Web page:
The World Snail Racing Championships take place in France, with those snails who don't make it to the winners podium ending up in the cooking pot.
LAGARDERE, FRANCE. REUTERS - Snails donned their racing stripes over the weekend for the 43rd World Snail Racing Championships in the small village of Lagardere - in France, of course.
Nearly a hundred adults and children came along on Sunday (August 14) to watch the gastropod sprinters slime up the track as they raced for their lives in the annual festival.
Many competitors brought along snails they found in their gardens, while others were able to borrow snails for the competition after having paid an entry fee.
"It's great. It's a lot of fun. It's all about nature and it's something different from what we usually see. It's a little bit like horse racing with a bit of passion, and there you go," said one of the festival's participants.
The rules to the invertebrate derby are relatively simple: snails with a number on their shell or painted in distinct colours are placed inside a red circle on the middle of a table and win by reaching the edge. The top 15 then go into a playoff culminating in the grand final.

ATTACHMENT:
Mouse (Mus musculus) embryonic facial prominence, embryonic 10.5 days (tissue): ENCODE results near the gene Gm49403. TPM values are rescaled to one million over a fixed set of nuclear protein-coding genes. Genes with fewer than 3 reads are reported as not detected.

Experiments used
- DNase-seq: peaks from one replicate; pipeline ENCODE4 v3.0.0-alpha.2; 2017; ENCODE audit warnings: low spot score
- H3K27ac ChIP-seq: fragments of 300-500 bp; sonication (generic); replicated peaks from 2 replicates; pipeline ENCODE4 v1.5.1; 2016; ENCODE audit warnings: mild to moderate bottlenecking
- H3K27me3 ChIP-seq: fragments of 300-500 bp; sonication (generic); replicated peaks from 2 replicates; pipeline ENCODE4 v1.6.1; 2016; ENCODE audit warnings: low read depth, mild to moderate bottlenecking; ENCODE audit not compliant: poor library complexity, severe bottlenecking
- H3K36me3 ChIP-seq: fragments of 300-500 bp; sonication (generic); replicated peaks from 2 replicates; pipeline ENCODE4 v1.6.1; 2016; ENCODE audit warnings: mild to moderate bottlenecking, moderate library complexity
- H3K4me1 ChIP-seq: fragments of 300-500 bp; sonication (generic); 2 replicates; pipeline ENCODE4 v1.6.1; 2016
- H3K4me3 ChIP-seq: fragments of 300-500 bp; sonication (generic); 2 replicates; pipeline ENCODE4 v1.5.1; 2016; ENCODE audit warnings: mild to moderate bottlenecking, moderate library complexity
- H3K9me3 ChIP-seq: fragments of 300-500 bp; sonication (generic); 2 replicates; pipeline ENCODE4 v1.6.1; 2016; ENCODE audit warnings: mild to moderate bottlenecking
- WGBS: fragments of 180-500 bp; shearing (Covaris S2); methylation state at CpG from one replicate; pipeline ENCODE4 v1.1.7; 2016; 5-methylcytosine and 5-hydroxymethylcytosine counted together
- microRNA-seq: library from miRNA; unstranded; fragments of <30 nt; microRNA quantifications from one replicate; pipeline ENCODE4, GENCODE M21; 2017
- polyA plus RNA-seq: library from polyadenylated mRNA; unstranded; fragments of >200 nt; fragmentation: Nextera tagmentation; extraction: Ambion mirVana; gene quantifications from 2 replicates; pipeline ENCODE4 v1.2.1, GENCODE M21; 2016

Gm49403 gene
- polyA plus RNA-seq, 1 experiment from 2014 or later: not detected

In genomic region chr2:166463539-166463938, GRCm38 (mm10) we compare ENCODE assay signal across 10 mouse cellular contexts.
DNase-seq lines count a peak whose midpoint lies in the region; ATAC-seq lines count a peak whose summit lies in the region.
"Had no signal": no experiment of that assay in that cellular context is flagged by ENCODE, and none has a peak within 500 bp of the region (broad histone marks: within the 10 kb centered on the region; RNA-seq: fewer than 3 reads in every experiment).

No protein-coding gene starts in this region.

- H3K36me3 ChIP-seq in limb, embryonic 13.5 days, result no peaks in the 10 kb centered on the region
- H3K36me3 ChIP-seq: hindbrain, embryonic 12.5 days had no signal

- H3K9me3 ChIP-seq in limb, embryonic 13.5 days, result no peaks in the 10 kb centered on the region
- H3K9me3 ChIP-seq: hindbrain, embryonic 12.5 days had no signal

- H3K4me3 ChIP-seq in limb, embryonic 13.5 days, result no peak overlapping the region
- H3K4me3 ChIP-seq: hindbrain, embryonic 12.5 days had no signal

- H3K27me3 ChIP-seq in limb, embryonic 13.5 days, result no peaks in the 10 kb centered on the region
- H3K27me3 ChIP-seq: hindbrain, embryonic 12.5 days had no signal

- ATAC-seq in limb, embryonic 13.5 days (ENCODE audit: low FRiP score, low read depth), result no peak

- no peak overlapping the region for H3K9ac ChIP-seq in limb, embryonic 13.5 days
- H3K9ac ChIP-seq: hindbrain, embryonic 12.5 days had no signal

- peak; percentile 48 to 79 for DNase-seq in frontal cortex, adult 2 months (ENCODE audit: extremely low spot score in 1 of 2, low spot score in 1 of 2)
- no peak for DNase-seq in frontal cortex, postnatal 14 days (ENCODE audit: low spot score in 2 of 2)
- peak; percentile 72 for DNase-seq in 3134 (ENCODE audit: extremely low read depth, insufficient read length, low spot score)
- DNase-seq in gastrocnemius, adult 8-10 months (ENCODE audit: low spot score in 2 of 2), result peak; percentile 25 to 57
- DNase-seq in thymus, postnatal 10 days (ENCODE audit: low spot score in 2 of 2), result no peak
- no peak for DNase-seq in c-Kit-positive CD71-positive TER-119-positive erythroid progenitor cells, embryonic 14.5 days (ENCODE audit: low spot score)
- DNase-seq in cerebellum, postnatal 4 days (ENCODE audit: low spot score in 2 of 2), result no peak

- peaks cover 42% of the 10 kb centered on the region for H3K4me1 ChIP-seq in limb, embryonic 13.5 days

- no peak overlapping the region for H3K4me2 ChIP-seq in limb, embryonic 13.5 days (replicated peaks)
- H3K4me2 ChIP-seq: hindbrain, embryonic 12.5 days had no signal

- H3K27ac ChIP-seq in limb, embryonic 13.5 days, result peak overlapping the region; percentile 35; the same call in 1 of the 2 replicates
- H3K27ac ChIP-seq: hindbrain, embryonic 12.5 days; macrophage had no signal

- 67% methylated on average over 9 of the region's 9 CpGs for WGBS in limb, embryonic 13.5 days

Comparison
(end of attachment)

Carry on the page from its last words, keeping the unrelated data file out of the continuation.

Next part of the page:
But for the trail-glazing snails, the event is actually a way to escape the inevitable fate of landing in a Frenchman's plate, basted in a traditional recipe which includes includes vinegar, ham and cooked tomatoes. The few snails which trudge it out to the final are given a pardon by the mayor so they can compete the following year.
"We used to have a tradition of making 'escargolades' and eating the snails. One day we had an idea of having them race - it was just a silly idea and there was nothing more to it than that - it was not premeditated," the mayor of Lagardere, Patrick Dubos said.
As nearly 170 kilos worth of snails are cooked in preparation for the annual feast, the pardoned winners will not mean the villagers go hungry.
The event has now been going on for more than 40 years and has put the village with a population of 70 on the international stage.
"It's amazing. We want to adopt it in England. We are going to have snail races in England. We are going to export this," said one English participant.
Whether snail racing will prove as popular outside France is less sure - cooking them never really took off elsewhere either, so any exportation of the sport will definitely take place at a snail's pace.Of all the strange festivals held in villages each summer, snail racing has to be one of the most unusual. And also very French - those snails who don't make it to the winners podium end up in the cooking pot.